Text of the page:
One way to earn income from tourists is to get together as a village to promote their particular traditional culture. Lamalera village on the south side of Lembata Is is one such place. The villagers here are whalers, they are permitted to catch 25 whales a year although I'm not sure who counts! Our guide said there had been eleven caught in the last two weeks. Because it is a small subsistence activity it is considered legal. 60 yachties piled into 3 open sided trucks ( air conditioned but dusty) and bumped our way along narrow dusty roads, over steep hills, past volcanoes and spectacular scenery, 3hours, 65kms later we arrived at Lamalera. "What is that smell?" A quick scan around the village from our vantage point and the source of the smell was hanging on wracks outside many homes, whale meat drying in the sun. It wasn't a terrible smell just one that would take a bit of getting used to. The oil dripping from the drying meat was caught in iron gutters to be used , I didn't find out what for, cooking I suppose and the pigs were the fattest we had seen for a while. Our big group was led into the village by a team of whalers singing, I think, the song they sing as they bring a whale back to the village beach to be carved up. That day our big group and our money were the Whale!! The headman welcomed us to Lamalera under a huge tree in the village square, they understand our need for shade. Another item by the whalers and we were taken off to lunch past all the ikat weaving, whale teeth, shark jaws and more that was laid out for sale by each household. Lunch was delicious that is except for the whale meat, we had to try it, I managed to put mine in my mouth then discreetly extract it. To me it tasted like the smell outside not to be eaten. Alan ate 3 or 4 small bits just to make sure he didn't like it. Apart from feeding themselves and unsuspecting tourists the whale meat is traded with other villages, especially for cotton for their weaving. The interpreter said the women don't get a lot of time for weaving as they have to get up early to give the men folk breakfast before they go whaling, the women see to the children then walk up the hill to their gardens where they work all day. This the first time I have heard the women credited with all the work they do. After another walk past of the goods for sale, one straw hat and small ikat later, we found ourselves on the hot black sand of the beach. Twenty five whaling boats under thatched roofs stretched along the beach. In the shade of the boat huts little girls played elastics, men slept or repaired their woven sails and the local blacksmith was forging a new harpoon. Little boys swam in the sea catching tiny fish in their tee shirts and we all took masses of photographs. Two crews rolled their whale boats down the beach on bleached logs, eager little boys shifting and gathering them up for the return, apprentices perhaps. The boat is about 12m long, no motor just 12 oarsmen and a huge pandanus woven sail. When the boats were being launched they looked just like the surf life saving boats being launched on our black sand beaches in NZ. Each boat did several simulations of harpooning. The harpooner stands on the end of a bowsprit with the long bamboo harpoon poised , paddlers paddling furiously, he then launches the harpoon and himself towards the whale. The weight of the harpooner is used to drive in the harpoon. The business end of the harpoon is rounded so it must take a lot of effort to push into the whale, I feel sorry for the whale and harpooner. The harpooners are the heroes of the village, in the shallows a little boy of about 3 with a long stick was launching himself and his "harpoon" into the waves oblivious to all around him. I am not a supporter of whale hunting but these people had been hunting this way for centuries, starting at Sulawesi, pushed out to a small atoll by rival tribes until 350 years ago a tsunami destroyed their new home and they found a settlement at Lamalera whose people lent them land to live on in return for some whale meat. A lease agreement, payment in whale meat. All the meat is used, no stockpiling, no wastage. The kids are healthy and happy, the village appears to be more prosperous than many we have seen and there are young men in the village they haven't all left for the city. It seems to be a good arrangement all round. Several more speeches, a weaving demonstration by the talented hard working women and we boarded our trucks for the bumpy return to Loweleba. I ignored the steep drop offs, didn't worry about the large couple opposite leaning out too far out over the cliffs, looked out at the scenery not down and we got back safely. I think I have had my fill of narrow steep, long bumpy rides, next trip has to be no more than an hour, close to the coast or not at all. That's what I say now until a tempting trip comes along.!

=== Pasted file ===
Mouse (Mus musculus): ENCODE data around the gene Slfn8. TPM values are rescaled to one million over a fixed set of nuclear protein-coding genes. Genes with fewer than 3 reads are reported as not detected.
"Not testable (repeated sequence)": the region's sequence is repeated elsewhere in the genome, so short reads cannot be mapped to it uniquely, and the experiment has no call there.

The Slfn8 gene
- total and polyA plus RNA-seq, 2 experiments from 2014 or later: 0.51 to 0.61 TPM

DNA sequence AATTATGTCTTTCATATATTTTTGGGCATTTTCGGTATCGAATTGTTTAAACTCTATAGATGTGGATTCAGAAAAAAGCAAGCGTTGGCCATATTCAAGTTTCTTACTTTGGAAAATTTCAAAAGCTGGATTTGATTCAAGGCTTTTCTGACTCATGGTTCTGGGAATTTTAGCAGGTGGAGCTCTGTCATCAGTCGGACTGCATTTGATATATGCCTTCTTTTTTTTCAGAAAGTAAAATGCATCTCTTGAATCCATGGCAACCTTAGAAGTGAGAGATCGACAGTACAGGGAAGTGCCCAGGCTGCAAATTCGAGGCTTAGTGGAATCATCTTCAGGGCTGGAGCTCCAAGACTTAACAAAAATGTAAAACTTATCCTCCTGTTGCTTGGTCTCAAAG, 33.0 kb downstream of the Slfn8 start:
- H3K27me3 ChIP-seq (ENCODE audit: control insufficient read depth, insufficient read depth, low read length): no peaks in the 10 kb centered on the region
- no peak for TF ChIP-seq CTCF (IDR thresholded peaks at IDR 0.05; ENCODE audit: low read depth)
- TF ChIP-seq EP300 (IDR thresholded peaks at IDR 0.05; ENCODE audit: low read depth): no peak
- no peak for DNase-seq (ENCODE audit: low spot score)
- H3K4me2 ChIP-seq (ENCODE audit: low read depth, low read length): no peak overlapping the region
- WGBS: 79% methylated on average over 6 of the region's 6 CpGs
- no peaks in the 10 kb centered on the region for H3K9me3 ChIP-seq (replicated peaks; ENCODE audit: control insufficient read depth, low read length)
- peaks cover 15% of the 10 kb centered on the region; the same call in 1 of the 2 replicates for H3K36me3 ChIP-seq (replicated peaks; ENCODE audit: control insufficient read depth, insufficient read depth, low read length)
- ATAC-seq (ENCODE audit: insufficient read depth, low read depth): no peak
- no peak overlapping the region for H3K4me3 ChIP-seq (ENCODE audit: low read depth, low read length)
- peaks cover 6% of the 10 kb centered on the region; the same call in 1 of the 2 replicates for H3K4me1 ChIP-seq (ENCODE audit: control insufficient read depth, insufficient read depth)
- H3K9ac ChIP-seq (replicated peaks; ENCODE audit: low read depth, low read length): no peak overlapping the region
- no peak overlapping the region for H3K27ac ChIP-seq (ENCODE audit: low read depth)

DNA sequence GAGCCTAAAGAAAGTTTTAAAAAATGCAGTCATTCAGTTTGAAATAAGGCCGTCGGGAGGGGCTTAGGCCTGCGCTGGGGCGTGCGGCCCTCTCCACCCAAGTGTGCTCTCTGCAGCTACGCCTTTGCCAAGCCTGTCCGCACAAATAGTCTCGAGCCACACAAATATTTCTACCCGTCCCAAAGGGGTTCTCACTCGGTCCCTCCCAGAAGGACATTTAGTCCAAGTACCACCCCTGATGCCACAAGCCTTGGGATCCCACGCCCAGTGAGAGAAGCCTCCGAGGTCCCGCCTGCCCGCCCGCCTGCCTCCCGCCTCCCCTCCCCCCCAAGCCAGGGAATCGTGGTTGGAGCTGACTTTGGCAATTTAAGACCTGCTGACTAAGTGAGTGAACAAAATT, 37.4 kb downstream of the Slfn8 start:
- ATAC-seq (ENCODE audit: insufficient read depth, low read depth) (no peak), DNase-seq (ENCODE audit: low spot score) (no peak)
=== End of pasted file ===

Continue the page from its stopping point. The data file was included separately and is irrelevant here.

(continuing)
We left Loweleba the next day and sailed down to this lovely anchorage to swim in clear clean water, a little R& R before continuing on our way west to Flores Is.

There are no new photos on the gallery as there are no internet cafes for miles, next one is probably Bali nearly 400 miles away. I am sending my blog entries via Sailmail, so can only send text. I have been told there is internet access at Maumere our next major stop but this is Indonesia nothing is certain. As long as there is a bank, diesel and water we will be happy.
Vessel Name: Tuatara
Vessel Make/Model: Alan Wright 51
Hailing Port: Opua NZ
Crew: Alan and Jean Ward

Sailing in the Pacific

Who: Alan and Jean Ward
Port: Opua NZ